I know this is a two+ week old thread, but I have to say something. Anyone who says ‘infinitely small’ and claims to have a mathematics background is either lying or incompetent. I have a college mathematics background. There is no such thing as infinitely small. The extremes are infinitesimal and infinitely large. This goes a long way to explaining his complete misunderstanding of how statistics are applied to baseball. It may seem like a minute detail or nitpicking to someone outside of academic mathematics, but trust me, this is very important.

    Defensive statistics are just as valid as offensive and pitching statistics. We dont judge pitchers on how they look on the mound. We judge them on how they convert pitched balls into outs. We dont just hitters on how their swing looks on the jumbotron. We judge them on how they put balls into play. The same goes for defense. It doesnt matter how often a guy makes a routine play look spectacular. Defensive stats tell us how often they get to balls and make outs. They arent perfect, but neither is OB or opponents OB.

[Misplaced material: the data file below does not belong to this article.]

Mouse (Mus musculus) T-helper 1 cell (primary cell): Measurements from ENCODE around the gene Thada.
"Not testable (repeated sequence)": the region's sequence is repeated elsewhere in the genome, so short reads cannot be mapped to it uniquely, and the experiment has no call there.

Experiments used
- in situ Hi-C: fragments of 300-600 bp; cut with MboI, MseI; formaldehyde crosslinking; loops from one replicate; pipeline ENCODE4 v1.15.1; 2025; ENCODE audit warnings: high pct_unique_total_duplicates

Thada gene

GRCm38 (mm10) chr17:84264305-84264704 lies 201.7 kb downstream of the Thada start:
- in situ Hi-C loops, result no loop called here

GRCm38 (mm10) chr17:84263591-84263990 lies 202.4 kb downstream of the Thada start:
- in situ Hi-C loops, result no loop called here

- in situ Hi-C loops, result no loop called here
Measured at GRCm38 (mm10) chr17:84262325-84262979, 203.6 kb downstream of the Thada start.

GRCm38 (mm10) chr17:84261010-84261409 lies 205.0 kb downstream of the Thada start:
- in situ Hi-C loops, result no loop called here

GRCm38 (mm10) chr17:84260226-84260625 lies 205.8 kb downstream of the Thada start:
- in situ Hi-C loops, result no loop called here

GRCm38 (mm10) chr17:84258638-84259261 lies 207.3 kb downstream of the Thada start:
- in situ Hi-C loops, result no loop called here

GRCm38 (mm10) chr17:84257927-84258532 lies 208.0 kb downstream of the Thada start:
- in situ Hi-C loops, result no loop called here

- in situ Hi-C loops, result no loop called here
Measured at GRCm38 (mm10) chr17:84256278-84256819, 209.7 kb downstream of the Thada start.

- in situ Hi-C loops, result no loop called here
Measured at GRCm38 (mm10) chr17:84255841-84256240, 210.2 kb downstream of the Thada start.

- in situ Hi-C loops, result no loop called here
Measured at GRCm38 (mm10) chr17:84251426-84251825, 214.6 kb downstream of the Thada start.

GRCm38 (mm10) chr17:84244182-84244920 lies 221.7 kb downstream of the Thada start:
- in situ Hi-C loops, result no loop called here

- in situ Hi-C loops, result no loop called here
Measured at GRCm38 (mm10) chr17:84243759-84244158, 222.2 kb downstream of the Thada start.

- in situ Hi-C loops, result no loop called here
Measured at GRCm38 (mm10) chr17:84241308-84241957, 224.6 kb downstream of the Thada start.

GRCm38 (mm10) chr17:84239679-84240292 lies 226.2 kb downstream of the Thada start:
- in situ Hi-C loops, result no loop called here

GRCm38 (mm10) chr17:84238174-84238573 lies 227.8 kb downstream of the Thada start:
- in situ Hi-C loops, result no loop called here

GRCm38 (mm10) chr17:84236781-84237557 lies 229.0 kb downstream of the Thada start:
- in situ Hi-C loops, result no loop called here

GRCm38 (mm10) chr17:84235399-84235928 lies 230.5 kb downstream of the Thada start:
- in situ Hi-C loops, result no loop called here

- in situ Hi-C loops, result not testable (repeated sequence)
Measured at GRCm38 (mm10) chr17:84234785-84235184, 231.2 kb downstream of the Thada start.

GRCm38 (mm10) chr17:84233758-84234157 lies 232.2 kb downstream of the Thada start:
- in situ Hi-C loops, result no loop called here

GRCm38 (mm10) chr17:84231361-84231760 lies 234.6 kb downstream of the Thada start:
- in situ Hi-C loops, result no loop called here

Sabermetrics are statistics that are valid within their frame of reference. They arent predictive and they arent fact.

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  20. steve from Rockland says: